" Nurse Edith Cavell." At the Odeon.—" French Without Tears." At the Plaza.—" 'Arf a Mo, Hitler." At various cinemas.
MR. HERBERT WILCOX proceeds on his applauded course. As slow and ponderous and well protected as a steam-roller, he irons out opposition. We get from his films almost everything except life, character, truth. Instead we have flags, anthems, leading articles, a tombstone reticence. It would be unfair to call his Way of a Neagle vulgar showmanship (though a certain lack of taste may be suspected in the portmanteau title of his company, Imperadio), for there is seldom anything vital enough to be called vulgar in the successive patriotic appearances of this rather inexpressive actress. Miss Neagle looked nice as Queen Victoria, she looks just as nice as Nurse Cavell : she moves rigidly on to the set, as if wheels were concealed under the stately skirt: she says her piece with flat dignity and trolleys out again—rather like a mechanical marvel from the World's Fair. This is not, I daresay, Miss Neagle's fault : I remember how attractive she was in tight breeches as Nell of Old Drury—then she was allowed a little vivacity, almost an allure: she had not in those days been crowned.
There is very little to say about her latest picture—it is all
exactly as you would expect : Belgians sing Anglican carols in the Brussels streets : Germans, who are distinguished by a foreign accent, are all brutes in boots (except for the one regulation officer who is always inserted in such films to show the measure of our impartiality): there is a comic cockney soldier and a sensitive and sissy one: Miss Neagle recites "Abide with Me ": there is a ceremony in Westminster Abbey, all organ notes and flags and memory, and the ghost of Miss Neagle recites, " Patriotism is not enough . . ." ; Mr. Wilcox has undoubtedly given us the works. Who are we to complain that Miss Cavell was not young and lovely (Miss Neagle may consent to be an old Queen, but hardly to be a middle-aged commoner), or to protest that no film could have more contradicted her most famous utterance? Hatred and bitterness are certainly here in good measure : when the drums of propaganda begin to beat again we can hardly expect a popular film producer to stand aloof seeking the tragic values in Miss Cavell's story. Nevertheless, one regrets a little that the English creative spirit has never risen higher in her commemoration than a statue cut in soap and an emotional melodrama. Of the two, one prefers the statue : it seems a little truer to the staid heroism, the Anglican rectitude, the clinical love for patients and mankind.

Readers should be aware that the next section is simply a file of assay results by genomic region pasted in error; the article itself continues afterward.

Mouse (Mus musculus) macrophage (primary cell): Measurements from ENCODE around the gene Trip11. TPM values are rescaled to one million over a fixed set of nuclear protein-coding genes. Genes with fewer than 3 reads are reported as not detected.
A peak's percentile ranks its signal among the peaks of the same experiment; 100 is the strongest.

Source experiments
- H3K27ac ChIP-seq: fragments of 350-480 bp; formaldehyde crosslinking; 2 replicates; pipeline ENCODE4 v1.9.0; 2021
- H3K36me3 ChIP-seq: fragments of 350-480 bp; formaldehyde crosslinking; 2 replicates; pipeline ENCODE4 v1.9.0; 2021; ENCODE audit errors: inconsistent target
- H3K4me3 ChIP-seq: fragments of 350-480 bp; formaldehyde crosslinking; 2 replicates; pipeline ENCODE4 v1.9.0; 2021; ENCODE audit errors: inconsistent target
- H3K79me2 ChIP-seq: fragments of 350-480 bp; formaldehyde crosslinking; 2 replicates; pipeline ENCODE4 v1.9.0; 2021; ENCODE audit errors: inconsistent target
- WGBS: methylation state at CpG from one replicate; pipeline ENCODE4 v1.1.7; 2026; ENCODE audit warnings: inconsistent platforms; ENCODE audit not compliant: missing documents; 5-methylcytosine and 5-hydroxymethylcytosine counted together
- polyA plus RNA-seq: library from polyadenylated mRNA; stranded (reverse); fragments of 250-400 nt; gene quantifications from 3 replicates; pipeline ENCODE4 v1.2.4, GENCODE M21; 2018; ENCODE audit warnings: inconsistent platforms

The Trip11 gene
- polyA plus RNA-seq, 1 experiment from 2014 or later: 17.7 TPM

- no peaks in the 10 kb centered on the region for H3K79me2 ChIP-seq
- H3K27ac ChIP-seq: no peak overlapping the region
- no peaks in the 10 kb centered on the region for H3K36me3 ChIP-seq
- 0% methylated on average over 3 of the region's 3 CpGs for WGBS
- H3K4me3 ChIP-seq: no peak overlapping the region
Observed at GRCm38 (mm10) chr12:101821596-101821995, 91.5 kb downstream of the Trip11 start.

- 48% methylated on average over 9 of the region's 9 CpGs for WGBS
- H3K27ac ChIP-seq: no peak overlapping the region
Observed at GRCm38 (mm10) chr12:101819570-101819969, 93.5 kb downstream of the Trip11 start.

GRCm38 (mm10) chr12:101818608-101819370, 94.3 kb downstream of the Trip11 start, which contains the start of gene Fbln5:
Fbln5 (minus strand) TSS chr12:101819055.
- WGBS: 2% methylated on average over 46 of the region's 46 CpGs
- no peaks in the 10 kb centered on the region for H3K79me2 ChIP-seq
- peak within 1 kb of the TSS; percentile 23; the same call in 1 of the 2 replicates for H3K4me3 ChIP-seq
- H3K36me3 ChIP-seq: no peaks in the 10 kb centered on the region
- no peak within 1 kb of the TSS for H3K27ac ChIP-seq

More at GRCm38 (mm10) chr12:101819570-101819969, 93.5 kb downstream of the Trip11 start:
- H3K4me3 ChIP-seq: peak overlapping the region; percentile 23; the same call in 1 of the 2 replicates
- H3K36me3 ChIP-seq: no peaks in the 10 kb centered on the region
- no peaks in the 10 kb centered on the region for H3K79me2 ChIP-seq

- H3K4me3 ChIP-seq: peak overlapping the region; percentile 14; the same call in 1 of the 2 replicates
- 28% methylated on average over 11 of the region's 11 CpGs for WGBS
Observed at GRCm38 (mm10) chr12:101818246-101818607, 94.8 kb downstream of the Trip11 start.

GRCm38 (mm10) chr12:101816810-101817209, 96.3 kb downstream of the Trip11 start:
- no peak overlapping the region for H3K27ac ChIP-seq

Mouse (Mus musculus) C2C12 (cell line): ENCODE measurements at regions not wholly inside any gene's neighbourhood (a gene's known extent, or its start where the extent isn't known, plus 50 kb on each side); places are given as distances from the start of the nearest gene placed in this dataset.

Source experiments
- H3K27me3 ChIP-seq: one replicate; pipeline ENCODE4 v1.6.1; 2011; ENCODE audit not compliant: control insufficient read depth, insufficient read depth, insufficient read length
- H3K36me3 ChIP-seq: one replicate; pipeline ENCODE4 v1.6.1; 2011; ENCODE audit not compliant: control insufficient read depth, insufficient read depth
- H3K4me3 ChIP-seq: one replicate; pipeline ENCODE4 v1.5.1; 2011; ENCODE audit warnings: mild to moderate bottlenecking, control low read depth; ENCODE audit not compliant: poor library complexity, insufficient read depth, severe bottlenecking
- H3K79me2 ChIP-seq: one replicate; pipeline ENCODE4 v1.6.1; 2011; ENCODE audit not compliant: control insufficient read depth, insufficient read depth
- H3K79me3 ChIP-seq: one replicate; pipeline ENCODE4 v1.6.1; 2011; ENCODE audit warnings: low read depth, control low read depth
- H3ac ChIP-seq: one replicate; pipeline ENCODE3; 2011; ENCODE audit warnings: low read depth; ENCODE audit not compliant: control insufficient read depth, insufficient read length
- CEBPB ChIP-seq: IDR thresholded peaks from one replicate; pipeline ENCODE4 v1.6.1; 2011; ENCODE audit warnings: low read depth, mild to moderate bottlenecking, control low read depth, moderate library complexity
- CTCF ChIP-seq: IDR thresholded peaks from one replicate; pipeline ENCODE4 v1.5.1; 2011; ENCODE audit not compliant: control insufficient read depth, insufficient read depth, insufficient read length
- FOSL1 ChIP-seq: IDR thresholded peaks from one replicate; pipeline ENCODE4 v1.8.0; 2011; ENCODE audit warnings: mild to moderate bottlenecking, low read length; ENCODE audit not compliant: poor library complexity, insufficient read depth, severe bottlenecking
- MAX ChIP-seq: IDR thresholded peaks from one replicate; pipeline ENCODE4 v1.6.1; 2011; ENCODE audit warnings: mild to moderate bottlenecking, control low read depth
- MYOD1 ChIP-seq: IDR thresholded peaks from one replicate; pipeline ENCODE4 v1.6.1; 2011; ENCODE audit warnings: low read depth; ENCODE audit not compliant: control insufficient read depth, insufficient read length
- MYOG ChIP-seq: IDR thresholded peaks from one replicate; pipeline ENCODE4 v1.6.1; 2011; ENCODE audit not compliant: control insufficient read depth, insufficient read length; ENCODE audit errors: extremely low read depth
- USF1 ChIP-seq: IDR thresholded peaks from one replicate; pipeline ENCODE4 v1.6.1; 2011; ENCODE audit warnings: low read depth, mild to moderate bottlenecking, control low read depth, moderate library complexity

French Without Tears is a triumph for Mr. Anthony Asquith. After the first ten minutes his witty direction and firm handling of the cast (Mr. Ray Milland has never acted so well as this before) conquer the too British sexuality of Mr. Rattigan's farce. There is always something a little shocking about English levity : the greedy exhilaration of these blithe young men when they learn that another fellow's girl is to join them at the establishment where they are learning French, the scramble over her luggage, the lighthearted badinage and the watery and libidinous eye—that national mixture of prudery and excitement—would be unbearable if it were not for Mr. Asquith's civilised direction (unlike most adaptations from stage plays it is the padding that is memorable). The situation is saved, too, by the Navy ; Mr. Rattigan must be given credit for the sketch of a stiff, shy Commander who finds himself dumped down from his ship into this adolescent kindergarten, and Mr. Ronald Culver for a brilliant per- formance. One's enjoyment of the picture (rather reluctantly one admits that it is enjoyable) is a little impaired by the too punctual laughter of feminine addicts.
Let nobody be put off by the title, 'Arf a Mo, Hitler. This
short documentary picture is an interesting record of British army training dramatised against an international background. An admirable eye for satirical effect has set the Aldershot Tattoo with its fireworks and costumes against the grim mechanised advance into Prague. The odd period caps and blazers and bicycles of Sandhurst, the incredible little bristly Crimean moustaches of cadet officers—these belong to the same fantastic world as the shots of Van der Lubbe, hunched and beaten and imbecile between his warders.